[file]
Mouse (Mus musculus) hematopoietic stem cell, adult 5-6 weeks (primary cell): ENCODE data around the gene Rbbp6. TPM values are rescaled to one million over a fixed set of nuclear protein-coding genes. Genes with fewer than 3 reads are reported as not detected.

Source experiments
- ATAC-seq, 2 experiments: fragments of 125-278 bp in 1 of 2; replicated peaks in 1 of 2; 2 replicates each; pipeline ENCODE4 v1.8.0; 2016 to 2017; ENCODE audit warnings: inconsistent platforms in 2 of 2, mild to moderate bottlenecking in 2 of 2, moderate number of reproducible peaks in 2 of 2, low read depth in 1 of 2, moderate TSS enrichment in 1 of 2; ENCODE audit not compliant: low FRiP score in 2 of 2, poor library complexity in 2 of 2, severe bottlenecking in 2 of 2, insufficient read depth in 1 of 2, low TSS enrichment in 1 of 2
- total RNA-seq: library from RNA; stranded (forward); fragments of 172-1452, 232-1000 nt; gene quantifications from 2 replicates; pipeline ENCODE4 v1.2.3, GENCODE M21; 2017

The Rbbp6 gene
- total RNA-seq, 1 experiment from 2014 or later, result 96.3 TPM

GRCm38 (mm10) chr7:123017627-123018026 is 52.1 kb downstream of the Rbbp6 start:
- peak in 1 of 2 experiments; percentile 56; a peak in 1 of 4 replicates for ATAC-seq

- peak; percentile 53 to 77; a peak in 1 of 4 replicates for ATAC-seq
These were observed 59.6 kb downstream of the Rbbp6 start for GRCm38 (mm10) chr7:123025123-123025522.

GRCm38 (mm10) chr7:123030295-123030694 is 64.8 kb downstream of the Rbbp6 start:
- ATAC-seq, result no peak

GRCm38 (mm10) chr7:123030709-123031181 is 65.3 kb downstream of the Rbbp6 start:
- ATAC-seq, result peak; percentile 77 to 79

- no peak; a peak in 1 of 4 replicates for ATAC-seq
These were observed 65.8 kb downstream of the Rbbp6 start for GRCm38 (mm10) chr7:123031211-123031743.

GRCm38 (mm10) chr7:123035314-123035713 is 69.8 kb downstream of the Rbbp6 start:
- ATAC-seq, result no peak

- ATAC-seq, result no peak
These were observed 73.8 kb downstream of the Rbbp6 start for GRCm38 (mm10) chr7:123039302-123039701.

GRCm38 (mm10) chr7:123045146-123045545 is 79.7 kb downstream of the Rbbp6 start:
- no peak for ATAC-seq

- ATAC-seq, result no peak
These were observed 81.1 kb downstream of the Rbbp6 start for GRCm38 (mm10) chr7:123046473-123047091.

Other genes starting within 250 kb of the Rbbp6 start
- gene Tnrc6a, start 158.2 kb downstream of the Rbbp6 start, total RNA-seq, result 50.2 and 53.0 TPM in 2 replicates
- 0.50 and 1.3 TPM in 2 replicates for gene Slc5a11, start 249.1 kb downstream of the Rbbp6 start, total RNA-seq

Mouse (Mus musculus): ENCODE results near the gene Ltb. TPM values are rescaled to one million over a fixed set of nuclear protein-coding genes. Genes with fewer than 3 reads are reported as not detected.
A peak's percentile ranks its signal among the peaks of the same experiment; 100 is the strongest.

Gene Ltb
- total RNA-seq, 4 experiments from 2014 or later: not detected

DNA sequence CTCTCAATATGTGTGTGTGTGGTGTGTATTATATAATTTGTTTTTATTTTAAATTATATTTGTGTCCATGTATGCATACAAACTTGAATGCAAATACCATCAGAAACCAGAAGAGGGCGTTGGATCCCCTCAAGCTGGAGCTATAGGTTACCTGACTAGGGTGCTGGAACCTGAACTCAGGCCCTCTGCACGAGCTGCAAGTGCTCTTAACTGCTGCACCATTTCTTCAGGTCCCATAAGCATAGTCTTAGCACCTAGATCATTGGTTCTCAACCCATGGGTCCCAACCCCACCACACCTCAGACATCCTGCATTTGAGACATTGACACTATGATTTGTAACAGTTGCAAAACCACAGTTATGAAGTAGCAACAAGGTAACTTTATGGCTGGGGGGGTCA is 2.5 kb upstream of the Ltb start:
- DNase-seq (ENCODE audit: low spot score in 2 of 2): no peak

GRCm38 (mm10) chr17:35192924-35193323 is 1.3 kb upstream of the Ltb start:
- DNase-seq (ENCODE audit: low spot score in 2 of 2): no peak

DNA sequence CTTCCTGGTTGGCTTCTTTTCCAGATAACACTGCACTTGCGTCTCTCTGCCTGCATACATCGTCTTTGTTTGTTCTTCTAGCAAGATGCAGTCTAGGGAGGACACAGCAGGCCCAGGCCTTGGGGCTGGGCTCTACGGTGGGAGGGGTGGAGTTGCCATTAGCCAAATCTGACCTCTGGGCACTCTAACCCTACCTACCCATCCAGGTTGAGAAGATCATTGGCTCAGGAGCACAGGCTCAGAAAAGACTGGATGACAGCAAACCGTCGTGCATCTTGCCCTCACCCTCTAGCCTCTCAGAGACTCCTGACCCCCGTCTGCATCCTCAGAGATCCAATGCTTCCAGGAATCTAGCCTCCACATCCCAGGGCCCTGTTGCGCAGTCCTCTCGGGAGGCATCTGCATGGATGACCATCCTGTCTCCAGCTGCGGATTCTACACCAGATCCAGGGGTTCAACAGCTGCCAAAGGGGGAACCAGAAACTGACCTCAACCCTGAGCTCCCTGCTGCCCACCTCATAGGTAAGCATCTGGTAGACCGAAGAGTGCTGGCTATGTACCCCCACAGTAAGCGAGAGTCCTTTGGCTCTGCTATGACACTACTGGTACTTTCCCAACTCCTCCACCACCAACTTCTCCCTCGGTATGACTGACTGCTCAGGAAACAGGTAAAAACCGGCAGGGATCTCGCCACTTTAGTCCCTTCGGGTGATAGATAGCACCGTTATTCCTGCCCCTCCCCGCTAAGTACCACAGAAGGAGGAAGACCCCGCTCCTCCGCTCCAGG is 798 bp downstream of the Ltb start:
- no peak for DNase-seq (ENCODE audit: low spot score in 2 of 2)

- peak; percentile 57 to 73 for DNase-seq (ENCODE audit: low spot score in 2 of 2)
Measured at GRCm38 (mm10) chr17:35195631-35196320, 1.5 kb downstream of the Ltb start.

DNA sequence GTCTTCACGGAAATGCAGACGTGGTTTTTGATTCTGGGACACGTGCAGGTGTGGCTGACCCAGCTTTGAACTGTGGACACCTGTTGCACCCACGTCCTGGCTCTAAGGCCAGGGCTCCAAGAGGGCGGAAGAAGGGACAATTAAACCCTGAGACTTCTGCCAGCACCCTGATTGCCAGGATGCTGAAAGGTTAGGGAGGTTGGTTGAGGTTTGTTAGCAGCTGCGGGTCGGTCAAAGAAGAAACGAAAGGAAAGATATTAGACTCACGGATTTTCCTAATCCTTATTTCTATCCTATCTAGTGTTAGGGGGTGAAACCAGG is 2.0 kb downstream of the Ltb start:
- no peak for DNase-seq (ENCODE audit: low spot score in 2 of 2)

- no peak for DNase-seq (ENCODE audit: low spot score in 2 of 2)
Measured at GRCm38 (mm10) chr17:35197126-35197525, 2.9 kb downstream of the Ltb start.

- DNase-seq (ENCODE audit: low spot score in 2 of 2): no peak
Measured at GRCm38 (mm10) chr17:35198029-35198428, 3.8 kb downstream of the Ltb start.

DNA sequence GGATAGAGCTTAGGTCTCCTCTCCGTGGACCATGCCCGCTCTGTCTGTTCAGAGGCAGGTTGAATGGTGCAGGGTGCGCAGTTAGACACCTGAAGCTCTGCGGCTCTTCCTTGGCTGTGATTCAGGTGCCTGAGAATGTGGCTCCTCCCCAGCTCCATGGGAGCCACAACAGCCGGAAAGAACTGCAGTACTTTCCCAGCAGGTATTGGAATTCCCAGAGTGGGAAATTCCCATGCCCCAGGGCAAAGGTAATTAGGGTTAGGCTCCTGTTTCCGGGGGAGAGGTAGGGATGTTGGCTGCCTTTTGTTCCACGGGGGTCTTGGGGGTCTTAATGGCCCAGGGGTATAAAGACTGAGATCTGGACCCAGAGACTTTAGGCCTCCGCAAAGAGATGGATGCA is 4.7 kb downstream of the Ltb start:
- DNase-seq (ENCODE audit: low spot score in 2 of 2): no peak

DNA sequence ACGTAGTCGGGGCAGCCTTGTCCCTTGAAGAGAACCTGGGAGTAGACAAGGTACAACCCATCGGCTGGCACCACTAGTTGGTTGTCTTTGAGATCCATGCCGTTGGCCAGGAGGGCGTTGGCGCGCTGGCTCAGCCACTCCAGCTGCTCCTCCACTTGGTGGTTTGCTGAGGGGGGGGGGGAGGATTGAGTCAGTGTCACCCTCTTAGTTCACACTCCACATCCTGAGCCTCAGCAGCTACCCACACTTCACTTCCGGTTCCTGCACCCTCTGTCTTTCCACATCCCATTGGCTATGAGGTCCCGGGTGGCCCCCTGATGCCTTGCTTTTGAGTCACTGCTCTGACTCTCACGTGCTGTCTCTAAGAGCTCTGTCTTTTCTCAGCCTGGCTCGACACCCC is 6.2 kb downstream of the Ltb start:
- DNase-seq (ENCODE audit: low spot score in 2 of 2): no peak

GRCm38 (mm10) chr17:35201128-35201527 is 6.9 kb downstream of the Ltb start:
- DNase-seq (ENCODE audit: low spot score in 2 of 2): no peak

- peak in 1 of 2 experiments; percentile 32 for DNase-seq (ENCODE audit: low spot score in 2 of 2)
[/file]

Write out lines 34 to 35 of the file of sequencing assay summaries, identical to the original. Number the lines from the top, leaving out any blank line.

GRCm38 (mm10) chr17:35192924-35193323 is 1.3 kb upstream of the Ltb start:
- DNase-seq (ENCODE audit: low spot score in 2 of 2): no peak